“Dad, they’re huge!” The other team was way bigger. Faster, and more physical too. At one point during the game my son Will was being marked by one of their defenders who looked like he might trip over him. But the match remained even throughout the first half as our team deftly moved the ball around the field. True, the opposition had more breakaways and explosive plays, but once we recaptured the ball we passed tightly up the field to create opportunities.
Okay, this was U11 soccer and not actually as elegant as I describe. But while we were clearly outmatched in size and speed by the older U12 team we were playing, we eventually won the game decisively simply through superior team play, passing and handling skills. From what I could see, the boys never hesitated in their confidence despite what could have been an intimidating first half playing a bigger team.
In the words of performance coach Jaki Hitzelberger, she would call this the difference between proactive and reactive confidence. Reactive confidence is confidence built by responding to external conditions like a poor warm-up, the first few plays of the game, or the size and demeanor of the opposition. Whereas proactive confidence originates from the internal mindset of the player. Players with proactive confidence have stable confidence throughout the game, focus on their strengths, trust their teammates and visualize success before the game even begins.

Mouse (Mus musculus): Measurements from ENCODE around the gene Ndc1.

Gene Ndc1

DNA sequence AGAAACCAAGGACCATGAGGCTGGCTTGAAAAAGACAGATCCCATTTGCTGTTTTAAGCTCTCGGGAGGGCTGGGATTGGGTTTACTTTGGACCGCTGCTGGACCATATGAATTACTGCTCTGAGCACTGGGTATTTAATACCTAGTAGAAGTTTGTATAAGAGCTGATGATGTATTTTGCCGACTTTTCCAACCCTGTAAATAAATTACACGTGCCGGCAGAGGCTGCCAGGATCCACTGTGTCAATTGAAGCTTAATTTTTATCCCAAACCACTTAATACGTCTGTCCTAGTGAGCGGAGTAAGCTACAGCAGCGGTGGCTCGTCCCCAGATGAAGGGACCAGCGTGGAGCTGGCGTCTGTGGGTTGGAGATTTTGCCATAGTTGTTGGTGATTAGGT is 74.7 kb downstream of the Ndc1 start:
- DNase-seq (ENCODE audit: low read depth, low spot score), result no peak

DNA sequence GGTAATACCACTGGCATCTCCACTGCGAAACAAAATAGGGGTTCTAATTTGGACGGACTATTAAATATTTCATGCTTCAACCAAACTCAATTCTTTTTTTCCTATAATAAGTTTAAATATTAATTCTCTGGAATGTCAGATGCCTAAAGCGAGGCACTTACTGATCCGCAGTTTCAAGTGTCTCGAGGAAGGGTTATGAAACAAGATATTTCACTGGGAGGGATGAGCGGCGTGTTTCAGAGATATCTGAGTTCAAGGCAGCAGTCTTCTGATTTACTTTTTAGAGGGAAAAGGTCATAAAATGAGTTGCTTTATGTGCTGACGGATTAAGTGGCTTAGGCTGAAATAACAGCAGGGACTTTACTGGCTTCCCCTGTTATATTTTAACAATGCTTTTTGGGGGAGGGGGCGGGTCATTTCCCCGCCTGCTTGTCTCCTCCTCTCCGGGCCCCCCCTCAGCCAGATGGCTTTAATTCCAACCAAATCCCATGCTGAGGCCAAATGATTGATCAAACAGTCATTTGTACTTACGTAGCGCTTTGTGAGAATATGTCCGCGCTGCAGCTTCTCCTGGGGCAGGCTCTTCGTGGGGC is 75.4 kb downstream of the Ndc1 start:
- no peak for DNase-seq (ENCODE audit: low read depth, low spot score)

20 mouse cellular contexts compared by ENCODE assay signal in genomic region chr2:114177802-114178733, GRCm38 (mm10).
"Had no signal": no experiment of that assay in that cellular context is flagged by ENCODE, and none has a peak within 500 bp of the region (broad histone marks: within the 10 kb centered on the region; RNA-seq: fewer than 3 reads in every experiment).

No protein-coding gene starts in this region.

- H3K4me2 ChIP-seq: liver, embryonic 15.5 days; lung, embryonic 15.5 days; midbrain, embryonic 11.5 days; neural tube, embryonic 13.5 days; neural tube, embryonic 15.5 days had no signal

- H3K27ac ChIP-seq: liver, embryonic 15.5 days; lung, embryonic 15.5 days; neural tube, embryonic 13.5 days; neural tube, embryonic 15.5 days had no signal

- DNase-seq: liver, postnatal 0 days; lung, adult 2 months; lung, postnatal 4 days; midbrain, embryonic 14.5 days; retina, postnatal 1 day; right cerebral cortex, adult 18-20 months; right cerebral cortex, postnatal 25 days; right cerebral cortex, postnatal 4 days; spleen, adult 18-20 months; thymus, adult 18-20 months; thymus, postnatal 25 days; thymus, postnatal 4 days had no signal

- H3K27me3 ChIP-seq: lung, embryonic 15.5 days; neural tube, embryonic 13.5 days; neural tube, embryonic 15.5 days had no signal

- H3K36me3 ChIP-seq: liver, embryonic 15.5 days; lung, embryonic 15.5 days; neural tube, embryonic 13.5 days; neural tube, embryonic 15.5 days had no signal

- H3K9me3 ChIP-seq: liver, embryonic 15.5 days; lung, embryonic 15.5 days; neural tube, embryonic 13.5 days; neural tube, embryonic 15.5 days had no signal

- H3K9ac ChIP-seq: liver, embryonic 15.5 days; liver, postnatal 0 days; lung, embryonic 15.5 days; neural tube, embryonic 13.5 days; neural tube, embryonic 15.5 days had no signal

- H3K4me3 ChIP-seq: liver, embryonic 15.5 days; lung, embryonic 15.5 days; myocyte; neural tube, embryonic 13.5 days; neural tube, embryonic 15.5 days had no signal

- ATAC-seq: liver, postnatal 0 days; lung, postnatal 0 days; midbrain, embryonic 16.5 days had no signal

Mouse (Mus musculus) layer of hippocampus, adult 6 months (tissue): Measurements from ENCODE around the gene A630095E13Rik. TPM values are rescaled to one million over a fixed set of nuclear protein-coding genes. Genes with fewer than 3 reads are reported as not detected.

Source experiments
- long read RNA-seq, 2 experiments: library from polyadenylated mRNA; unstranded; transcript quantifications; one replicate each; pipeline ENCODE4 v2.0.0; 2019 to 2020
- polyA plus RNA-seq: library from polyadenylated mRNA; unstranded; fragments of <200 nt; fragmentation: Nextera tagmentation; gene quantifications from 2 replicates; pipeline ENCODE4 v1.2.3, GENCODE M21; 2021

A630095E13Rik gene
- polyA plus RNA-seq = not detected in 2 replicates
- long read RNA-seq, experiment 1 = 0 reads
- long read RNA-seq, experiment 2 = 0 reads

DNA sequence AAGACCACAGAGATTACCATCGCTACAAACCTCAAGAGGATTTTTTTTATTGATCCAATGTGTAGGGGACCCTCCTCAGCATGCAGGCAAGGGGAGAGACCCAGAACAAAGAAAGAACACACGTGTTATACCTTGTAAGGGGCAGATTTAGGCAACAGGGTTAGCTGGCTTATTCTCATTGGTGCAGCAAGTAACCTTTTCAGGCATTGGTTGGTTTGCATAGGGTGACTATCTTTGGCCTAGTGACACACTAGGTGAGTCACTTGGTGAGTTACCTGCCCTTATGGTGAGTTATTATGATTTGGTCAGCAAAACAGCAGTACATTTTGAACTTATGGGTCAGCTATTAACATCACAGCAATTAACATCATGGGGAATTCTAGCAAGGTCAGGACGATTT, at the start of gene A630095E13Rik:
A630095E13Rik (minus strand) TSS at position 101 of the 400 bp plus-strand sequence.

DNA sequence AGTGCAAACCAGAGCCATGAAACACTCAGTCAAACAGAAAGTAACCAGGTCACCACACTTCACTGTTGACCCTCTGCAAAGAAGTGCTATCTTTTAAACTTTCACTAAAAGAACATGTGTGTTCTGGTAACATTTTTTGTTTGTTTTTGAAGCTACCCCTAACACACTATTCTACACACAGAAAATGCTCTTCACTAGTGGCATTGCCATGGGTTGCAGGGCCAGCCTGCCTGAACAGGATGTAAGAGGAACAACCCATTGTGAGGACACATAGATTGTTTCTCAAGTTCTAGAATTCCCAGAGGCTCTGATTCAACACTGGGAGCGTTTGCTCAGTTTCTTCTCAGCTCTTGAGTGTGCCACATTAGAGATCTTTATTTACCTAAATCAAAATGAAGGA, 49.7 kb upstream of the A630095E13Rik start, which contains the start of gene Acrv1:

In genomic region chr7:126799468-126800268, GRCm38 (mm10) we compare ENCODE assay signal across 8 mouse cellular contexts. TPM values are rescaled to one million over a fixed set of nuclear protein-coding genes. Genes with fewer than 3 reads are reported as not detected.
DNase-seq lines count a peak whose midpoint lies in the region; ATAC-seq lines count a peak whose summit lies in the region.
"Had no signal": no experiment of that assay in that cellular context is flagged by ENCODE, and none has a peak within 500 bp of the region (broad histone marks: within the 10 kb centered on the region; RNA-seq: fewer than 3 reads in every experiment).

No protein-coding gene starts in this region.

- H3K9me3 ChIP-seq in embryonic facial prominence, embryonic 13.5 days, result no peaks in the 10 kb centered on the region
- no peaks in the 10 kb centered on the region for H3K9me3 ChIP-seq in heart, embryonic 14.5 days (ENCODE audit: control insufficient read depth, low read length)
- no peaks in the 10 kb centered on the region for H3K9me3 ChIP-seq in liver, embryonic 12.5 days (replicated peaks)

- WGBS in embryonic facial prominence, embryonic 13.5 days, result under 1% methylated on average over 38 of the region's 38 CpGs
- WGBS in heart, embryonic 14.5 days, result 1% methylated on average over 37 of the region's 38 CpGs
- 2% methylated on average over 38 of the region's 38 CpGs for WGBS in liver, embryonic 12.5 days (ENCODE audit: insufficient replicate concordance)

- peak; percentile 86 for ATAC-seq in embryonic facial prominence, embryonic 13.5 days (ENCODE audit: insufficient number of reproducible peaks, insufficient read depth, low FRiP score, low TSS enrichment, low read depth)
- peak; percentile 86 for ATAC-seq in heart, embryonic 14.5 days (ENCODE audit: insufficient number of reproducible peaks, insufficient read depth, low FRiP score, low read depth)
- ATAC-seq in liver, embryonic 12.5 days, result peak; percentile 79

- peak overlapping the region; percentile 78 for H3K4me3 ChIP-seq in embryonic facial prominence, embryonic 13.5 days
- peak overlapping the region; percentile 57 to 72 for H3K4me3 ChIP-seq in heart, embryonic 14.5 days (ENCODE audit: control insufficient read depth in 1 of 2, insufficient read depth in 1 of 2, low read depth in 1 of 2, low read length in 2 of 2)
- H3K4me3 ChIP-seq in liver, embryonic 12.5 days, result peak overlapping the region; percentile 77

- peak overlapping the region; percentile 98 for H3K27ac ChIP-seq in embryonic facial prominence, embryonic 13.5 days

High performers often do something else people may regard as odd or strange. They talk to themselves. Einstein famously didn’t talk at all until about four years of age and then began talking by often quietly muttering sentences to himself. An interesting recent study discovered that people who talk to themselves about what they are trying to accomplish, or trying to find, are more successful than those who don’t.
And as Dan Coyle reminds us here, how you talk to yourself matters a great deal. The most effective phrasing turns negative stress into positive challenge.
Before any meeting, interaction, activity or game, remember Jaki’s advice to remain confident despite changing circumstances or early failures, trust your teammates and colleagues, and visualize success. Try saying these things out loud too.